Parasitic Schistosmiasis

Schistosoma Mansoni


Also known as the Blood Fluke, this parasitic worm lives in tropical and equatorial environments. It is found in the blood streams and feeds off of blood. Normal Schistosomiasis measure about 1.1 cm by 0.2 mm. Transmission occurs when people that already suffer from schistosomiasis contaminates freshwater sources that can then penetrate the skin of who ever comes in contact.


Symptoms that you may get if you carry schistosomiasis include fever, chills, lymph node enlargement, liver and spleen enlargement. Initial contact with skin may cause itching and a rash. Schistosomiasis is treatable.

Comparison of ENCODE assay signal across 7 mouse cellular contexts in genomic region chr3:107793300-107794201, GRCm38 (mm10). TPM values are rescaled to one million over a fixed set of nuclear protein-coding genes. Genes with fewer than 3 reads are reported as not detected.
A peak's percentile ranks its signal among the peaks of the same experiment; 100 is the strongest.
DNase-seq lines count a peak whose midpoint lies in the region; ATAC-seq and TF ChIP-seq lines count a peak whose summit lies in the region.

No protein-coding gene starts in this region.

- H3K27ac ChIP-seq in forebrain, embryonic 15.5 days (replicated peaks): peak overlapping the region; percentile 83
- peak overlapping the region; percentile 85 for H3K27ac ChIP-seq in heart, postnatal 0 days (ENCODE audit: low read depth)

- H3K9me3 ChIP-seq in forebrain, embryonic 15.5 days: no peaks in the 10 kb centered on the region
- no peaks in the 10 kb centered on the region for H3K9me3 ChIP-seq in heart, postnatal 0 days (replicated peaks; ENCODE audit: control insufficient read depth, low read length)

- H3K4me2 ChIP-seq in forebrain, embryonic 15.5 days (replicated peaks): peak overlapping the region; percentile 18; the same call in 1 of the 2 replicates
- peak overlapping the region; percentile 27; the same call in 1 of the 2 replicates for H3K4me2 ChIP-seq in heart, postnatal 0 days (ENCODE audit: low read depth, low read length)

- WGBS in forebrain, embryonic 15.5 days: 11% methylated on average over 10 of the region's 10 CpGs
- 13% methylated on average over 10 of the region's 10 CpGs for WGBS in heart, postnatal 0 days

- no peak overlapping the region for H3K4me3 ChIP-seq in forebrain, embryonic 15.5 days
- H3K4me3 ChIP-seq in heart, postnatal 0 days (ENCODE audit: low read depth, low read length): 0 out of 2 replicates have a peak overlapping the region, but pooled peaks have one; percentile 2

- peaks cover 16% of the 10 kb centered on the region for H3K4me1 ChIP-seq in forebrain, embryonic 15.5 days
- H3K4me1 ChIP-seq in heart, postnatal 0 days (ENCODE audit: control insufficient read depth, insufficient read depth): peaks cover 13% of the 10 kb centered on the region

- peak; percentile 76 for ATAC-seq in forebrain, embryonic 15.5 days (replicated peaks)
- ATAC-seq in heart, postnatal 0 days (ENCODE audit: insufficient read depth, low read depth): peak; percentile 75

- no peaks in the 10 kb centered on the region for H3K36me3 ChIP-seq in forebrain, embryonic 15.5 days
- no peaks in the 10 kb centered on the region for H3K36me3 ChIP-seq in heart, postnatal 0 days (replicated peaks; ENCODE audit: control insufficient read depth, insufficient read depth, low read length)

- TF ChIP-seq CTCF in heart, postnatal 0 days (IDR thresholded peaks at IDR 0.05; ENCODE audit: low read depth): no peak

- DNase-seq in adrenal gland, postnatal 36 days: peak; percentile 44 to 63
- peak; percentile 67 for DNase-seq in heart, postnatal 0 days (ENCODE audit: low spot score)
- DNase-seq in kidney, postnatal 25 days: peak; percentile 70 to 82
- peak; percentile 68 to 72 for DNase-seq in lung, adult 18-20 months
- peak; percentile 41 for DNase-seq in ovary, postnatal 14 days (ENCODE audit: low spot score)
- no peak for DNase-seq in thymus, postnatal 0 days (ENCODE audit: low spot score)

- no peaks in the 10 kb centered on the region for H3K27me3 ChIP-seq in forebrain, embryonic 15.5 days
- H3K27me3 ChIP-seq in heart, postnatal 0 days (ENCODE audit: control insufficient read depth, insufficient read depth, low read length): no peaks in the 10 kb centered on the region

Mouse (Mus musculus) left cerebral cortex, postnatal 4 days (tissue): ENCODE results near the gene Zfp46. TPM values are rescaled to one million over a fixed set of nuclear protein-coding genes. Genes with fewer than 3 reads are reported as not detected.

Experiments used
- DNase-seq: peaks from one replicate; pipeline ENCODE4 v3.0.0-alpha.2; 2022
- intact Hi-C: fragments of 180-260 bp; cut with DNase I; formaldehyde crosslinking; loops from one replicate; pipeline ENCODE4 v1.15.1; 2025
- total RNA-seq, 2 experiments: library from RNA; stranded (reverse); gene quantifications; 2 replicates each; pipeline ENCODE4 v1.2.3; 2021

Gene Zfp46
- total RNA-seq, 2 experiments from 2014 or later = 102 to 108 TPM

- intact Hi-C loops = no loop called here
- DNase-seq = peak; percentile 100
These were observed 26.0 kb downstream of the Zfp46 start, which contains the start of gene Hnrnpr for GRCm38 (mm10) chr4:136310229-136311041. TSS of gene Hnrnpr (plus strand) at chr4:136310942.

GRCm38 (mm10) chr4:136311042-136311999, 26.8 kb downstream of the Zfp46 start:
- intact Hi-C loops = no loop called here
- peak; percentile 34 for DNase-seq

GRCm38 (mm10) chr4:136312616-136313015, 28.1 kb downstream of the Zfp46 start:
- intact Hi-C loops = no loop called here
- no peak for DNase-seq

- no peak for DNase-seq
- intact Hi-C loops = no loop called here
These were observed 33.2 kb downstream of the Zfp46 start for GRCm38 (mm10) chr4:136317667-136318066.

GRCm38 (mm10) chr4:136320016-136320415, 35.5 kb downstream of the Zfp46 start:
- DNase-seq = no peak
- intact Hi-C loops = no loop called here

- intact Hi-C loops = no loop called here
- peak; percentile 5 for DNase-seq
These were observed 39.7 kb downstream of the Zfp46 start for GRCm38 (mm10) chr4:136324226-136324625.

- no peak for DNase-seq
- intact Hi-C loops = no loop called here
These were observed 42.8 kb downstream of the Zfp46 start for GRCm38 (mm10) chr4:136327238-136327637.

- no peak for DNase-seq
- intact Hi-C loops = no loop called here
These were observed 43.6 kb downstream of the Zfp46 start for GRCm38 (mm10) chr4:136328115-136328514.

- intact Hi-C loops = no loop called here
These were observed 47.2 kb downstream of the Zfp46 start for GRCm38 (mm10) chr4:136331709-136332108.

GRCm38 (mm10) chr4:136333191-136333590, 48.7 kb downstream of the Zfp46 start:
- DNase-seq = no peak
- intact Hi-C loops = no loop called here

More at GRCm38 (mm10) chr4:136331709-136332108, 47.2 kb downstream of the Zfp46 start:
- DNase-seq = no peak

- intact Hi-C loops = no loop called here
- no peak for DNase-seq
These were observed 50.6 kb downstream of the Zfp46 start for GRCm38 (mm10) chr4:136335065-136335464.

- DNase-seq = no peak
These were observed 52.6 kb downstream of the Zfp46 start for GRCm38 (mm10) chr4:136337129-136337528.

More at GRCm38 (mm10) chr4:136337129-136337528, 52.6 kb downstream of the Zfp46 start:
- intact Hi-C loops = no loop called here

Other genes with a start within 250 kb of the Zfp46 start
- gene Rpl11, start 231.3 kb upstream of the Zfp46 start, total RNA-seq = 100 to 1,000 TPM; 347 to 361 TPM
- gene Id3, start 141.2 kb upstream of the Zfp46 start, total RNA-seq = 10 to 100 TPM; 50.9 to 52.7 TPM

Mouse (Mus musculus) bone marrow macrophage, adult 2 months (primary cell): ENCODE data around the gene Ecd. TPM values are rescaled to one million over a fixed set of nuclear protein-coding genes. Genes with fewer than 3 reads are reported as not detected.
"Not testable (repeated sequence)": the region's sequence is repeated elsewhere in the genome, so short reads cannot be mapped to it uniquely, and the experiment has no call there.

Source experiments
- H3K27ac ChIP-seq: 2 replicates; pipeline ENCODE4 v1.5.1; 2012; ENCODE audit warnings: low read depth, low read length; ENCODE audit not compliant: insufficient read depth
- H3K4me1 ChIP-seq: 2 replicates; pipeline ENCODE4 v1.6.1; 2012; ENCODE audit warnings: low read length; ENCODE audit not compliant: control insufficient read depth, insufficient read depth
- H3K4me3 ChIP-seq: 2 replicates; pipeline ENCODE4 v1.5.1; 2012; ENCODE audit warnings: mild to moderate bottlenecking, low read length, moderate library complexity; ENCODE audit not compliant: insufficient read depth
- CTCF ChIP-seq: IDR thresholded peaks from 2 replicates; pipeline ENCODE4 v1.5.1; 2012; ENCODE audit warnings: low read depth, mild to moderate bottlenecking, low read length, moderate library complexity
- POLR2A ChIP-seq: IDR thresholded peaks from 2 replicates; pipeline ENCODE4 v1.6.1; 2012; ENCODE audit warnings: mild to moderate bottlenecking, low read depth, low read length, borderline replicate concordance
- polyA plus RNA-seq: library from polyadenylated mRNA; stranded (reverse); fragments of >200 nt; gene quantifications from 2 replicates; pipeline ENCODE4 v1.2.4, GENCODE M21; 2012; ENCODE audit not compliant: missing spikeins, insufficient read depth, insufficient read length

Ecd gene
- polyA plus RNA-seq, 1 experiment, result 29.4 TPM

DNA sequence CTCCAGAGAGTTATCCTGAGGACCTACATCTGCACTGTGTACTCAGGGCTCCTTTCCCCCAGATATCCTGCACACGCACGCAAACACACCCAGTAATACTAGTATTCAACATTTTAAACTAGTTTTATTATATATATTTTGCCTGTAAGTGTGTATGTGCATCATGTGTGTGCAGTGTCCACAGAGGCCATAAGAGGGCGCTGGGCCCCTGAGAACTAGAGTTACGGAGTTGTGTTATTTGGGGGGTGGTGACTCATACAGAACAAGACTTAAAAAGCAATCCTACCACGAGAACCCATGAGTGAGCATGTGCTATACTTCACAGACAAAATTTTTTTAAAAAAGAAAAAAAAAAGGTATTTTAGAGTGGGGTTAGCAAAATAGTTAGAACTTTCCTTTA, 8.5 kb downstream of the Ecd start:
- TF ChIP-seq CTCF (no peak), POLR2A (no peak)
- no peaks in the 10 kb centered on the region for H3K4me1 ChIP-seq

Schistosomiasis can be treated by praziquantel (anti-worm medication) which prevents newly hatched eggs from growing or multiplying in your body. It can also be treated by removal of tumor masses. It can be prevented by avoiding swimming or bathing in contaminated water.


Schistosomiasis was discovered in 1851 by Theodor Biharz. It was found to be in both Chinese and Egyptian mummies. Nowadays, Schistosomiasis is found most commonly in Africa. This is due to the fact that since Africa is a developing country, people don't have access to clean bathing water. When they bathe in the contaminated water, the parasite is transmitted to them through their skin.